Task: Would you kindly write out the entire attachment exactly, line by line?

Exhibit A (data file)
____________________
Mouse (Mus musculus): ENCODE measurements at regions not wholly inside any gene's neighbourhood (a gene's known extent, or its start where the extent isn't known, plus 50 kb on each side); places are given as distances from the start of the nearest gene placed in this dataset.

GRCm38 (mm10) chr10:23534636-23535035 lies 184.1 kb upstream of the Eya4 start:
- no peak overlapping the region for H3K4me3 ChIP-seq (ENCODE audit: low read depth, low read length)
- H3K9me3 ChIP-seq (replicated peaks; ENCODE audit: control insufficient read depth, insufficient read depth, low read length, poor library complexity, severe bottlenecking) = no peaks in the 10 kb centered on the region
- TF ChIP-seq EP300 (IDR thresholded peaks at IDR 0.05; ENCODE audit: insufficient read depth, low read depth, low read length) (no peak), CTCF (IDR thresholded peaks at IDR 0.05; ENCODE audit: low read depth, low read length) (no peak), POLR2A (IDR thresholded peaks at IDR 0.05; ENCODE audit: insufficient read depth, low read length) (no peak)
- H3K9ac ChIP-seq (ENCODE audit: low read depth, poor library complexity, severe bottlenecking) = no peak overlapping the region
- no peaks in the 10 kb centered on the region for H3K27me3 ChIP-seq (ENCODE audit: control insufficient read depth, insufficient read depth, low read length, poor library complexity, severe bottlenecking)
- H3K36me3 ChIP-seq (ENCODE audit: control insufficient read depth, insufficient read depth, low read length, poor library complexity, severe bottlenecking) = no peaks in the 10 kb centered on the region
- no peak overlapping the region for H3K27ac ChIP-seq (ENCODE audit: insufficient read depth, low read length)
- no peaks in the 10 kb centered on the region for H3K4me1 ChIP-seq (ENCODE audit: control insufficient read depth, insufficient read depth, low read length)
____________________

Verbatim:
Mouse (Mus musculus): ENCODE measurements at regions not wholly inside any gene's neighbourhood (a gene's known extent, or its start where the extent isn't known, plus 50 kb on each side); places are given as distances from the start of the nearest gene placed in this dataset.

GRCm38 (mm10) chr10:23534636-23535035 lies 184.1 kb upstream of the Eya4 start:
- no peak overlapping the region for H3K4me3 ChIP-seq (ENCODE audit: low read depth, low read length)
- H3K9me3 ChIP-seq (replicated peaks; ENCODE audit: control insufficient read depth, insufficient read depth, low read length, poor library complexity, severe bottlenecking) = no peaks in the 10 kb centered on the region
- TF ChIP-seq EP300 (IDR thresholded peaks at IDR 0.05; ENCODE audit: insufficient read depth, low read depth, low read length) (no peak), CTCF (IDR thresholded peaks at IDR 0.05; ENCODE audit: low read depth, low read length) (no peak), POLR2A (IDR thresholded peaks at IDR 0.05; ENCODE audit: insufficient read depth, low read length) (no peak)
- H3K9ac ChIP-seq (ENCODE audit: low read depth, poor library complexity, severe bottlenecking) = no peak overlapping the region
- no peaks in the 10 kb centered on the region for H3K27me3 ChIP-seq (ENCODE audit: control insufficient read depth, insufficient read depth, low read length, poor library complexity, severe bottlenecking)
- H3K36me3 ChIP-seq (ENCODE audit: control insufficient read depth, insufficient read depth, low read length, poor library complexity, severe bottlenecking) = no peaks in the 10 kb centered on the region
- no peak overlapping the region for H3K27ac ChIP-seq (ENCODE audit: insufficient read depth, low read length)
- no peaks in the 10 kb centered on the region for H3K4me1 ChIP-seq (ENCODE audit: control insufficient read depth, insufficient read depth, low read length)